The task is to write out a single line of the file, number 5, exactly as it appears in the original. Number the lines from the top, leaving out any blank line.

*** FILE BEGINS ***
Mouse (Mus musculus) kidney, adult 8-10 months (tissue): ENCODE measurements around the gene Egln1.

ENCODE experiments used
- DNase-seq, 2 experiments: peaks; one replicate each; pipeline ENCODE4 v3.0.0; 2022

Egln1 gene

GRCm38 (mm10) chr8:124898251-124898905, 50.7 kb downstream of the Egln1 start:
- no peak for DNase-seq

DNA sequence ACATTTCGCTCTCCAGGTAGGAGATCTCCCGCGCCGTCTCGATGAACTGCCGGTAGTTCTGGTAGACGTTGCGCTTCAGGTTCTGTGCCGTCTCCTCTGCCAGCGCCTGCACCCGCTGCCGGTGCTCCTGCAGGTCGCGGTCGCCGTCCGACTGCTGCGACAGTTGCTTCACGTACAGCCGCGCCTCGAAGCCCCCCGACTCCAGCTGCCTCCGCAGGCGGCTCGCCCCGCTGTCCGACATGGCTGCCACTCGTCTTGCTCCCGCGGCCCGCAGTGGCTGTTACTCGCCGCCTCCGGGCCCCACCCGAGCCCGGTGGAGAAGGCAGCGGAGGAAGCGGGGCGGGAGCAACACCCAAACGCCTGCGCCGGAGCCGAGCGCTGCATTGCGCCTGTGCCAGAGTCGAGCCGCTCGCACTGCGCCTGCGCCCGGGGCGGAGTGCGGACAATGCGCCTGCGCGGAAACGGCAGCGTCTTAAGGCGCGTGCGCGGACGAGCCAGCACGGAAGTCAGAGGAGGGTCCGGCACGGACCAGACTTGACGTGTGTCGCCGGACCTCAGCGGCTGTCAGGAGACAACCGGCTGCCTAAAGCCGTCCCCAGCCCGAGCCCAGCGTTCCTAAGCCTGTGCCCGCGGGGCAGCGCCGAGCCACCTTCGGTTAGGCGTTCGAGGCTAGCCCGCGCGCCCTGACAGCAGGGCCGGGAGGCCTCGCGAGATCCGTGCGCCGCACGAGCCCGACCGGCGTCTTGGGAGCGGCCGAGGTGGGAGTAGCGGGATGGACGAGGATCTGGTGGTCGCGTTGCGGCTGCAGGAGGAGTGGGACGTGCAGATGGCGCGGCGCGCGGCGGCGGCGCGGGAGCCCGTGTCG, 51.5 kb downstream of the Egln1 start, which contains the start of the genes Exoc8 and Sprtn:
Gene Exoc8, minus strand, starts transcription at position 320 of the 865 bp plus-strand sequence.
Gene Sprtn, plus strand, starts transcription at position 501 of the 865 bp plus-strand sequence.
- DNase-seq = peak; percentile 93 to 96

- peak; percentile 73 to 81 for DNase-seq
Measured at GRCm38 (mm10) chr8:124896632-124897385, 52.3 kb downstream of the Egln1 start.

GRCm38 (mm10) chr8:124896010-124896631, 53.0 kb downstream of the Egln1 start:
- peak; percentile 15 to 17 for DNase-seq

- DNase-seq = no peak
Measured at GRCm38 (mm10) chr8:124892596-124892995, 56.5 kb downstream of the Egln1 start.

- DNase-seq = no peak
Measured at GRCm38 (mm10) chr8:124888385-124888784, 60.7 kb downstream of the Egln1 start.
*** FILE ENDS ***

GRCm38 (mm10) chr8:124898251-124898905, 50.7 kb downstream of the Egln1 start: